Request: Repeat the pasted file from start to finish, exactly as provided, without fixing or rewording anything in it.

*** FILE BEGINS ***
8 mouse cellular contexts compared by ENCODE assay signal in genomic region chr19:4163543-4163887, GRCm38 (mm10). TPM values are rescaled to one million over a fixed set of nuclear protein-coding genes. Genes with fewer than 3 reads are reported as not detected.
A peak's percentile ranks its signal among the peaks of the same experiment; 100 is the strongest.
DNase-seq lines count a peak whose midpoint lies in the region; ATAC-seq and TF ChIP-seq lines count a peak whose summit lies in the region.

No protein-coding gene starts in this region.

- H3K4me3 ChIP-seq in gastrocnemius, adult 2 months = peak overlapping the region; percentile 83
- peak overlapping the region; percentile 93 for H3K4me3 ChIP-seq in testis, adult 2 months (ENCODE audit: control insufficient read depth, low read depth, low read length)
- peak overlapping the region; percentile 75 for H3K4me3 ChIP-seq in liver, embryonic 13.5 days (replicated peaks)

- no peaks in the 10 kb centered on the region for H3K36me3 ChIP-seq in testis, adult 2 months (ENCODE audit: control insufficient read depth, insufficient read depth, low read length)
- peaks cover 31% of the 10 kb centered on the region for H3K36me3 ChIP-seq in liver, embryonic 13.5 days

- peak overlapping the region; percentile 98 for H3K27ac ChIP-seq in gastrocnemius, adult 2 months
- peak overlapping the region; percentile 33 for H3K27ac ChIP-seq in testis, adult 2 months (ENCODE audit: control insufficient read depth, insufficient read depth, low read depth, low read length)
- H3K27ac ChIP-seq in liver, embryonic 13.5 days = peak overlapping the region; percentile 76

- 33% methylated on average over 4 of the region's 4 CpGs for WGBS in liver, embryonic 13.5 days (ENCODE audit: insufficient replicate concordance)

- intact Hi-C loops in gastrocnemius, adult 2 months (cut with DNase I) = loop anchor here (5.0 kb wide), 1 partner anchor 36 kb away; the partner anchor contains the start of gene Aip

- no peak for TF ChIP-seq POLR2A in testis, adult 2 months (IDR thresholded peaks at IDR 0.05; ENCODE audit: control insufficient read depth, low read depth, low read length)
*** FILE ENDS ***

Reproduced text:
8 mouse cellular contexts compared by ENCODE assay signal in genomic region chr19:4163543-4163887, GRCm38 (mm10). TPM values are rescaled to one million over a fixed set of nuclear protein-coding genes. Genes with fewer than 3 reads are reported as not detected.
A peak's percentile ranks its signal among the peaks of the same experiment; 100 is the strongest.
DNase-seq lines count a peak whose midpoint lies in the region; ATAC-seq and TF ChIP-seq lines count a peak whose summit lies in the region.

No protein-coding gene starts in this region.

- H3K4me3 ChIP-seq in gastrocnemius, adult 2 months = peak overlapping the region; percentile 83
- peak overlapping the region; percentile 93 for H3K4me3 ChIP-seq in testis, adult 2 months (ENCODE audit: control insufficient read depth, low read depth, low read length)
- peak overlapping the region; percentile 75 for H3K4me3 ChIP-seq in liver, embryonic 13.5 days (replicated peaks)

- no peaks in the 10 kb centered on the region for H3K36me3 ChIP-seq in testis, adult 2 months (ENCODE audit: control insufficient read depth, insufficient read depth, low read length)
- peaks cover 31% of the 10 kb centered on the region for H3K36me3 ChIP-seq in liver, embryonic 13.5 days

- peak overlapping the region; percentile 98 for H3K27ac ChIP-seq in gastrocnemius, adult 2 months
- peak overlapping the region; percentile 33 for H3K27ac ChIP-seq in testis, adult 2 months (ENCODE audit: control insufficient read depth, insufficient read depth, low read depth, low read length)
- H3K27ac ChIP-seq in liver, embryonic 13.5 days = peak overlapping the region; percentile 76

- 33% methylated on average over 4 of the region's 4 CpGs for WGBS in liver, embryonic 13.5 days (ENCODE audit: insufficient replicate concordance)

- intact Hi-C loops in gastrocnemius, adult 2 months (cut with DNase I) = loop anchor here (5.0 kb wide), 1 partner anchor 36 kb away; the partner anchor contains the start of gene Aip

- no peak for TF ChIP-seq POLR2A in testis, adult 2 months (IDR thresholded peaks at IDR 0.05; ENCODE audit: control insufficient read depth, low read depth, low read length)